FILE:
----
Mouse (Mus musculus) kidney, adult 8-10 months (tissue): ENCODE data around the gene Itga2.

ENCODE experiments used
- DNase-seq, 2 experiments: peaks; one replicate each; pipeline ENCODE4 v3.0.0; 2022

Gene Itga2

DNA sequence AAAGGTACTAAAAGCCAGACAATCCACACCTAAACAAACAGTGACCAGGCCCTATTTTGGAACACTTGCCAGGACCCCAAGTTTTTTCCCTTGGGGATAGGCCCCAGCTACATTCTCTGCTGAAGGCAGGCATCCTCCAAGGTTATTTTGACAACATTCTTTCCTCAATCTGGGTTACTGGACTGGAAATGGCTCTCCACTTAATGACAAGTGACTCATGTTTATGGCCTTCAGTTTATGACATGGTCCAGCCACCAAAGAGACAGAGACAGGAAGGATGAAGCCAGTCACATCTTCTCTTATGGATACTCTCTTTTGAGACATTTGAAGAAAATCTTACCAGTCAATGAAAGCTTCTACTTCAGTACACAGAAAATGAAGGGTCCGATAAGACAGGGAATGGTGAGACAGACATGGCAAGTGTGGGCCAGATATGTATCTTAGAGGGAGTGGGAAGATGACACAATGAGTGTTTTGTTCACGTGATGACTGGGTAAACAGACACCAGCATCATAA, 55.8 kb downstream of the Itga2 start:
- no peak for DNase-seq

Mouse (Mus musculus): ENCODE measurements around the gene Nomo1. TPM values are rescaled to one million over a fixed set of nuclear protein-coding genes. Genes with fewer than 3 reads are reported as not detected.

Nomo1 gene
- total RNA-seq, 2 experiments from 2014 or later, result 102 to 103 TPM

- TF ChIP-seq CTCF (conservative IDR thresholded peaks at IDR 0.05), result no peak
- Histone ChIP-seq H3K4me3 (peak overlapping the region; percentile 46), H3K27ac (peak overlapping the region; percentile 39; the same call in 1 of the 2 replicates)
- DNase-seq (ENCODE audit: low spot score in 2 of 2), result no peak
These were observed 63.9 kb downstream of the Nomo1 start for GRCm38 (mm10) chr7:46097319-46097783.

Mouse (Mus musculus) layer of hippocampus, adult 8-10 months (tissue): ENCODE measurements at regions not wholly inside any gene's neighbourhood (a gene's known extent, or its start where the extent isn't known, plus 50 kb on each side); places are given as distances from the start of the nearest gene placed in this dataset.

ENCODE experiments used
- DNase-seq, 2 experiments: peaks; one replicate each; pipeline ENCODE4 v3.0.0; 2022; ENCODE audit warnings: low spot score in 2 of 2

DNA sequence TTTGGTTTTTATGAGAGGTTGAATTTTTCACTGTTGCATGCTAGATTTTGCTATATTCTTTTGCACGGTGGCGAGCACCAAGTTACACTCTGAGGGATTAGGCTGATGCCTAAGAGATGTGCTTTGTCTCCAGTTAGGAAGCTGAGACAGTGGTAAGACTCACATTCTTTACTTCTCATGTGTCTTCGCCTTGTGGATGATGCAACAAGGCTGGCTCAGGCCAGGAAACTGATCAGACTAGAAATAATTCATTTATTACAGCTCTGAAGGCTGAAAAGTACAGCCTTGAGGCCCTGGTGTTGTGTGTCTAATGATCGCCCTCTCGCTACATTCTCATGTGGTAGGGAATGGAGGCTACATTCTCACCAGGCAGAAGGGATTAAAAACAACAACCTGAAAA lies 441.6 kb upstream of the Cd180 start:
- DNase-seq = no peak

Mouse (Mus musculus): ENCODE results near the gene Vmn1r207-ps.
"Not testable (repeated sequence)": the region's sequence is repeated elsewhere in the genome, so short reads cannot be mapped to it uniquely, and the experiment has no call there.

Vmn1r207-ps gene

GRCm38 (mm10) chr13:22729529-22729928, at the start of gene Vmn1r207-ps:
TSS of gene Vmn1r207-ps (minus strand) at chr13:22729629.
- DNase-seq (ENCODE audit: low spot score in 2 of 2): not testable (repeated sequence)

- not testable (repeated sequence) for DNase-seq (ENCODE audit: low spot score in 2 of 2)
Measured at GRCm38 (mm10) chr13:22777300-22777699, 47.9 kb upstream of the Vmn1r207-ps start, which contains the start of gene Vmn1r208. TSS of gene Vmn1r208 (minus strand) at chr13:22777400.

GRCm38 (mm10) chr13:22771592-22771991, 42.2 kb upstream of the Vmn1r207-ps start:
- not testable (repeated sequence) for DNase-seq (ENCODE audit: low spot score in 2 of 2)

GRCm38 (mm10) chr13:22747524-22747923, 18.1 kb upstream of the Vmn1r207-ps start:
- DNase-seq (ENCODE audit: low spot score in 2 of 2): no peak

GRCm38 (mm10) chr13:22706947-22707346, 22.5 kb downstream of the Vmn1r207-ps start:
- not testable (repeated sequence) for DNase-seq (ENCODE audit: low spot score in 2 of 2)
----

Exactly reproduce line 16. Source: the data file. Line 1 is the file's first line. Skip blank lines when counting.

- DNase-seq, 2 experiments: peaks; one replicate each; pipeline ENCODE4 v3.0.0; 2022; ENCODE audit warnings: low spot score in 2 of 2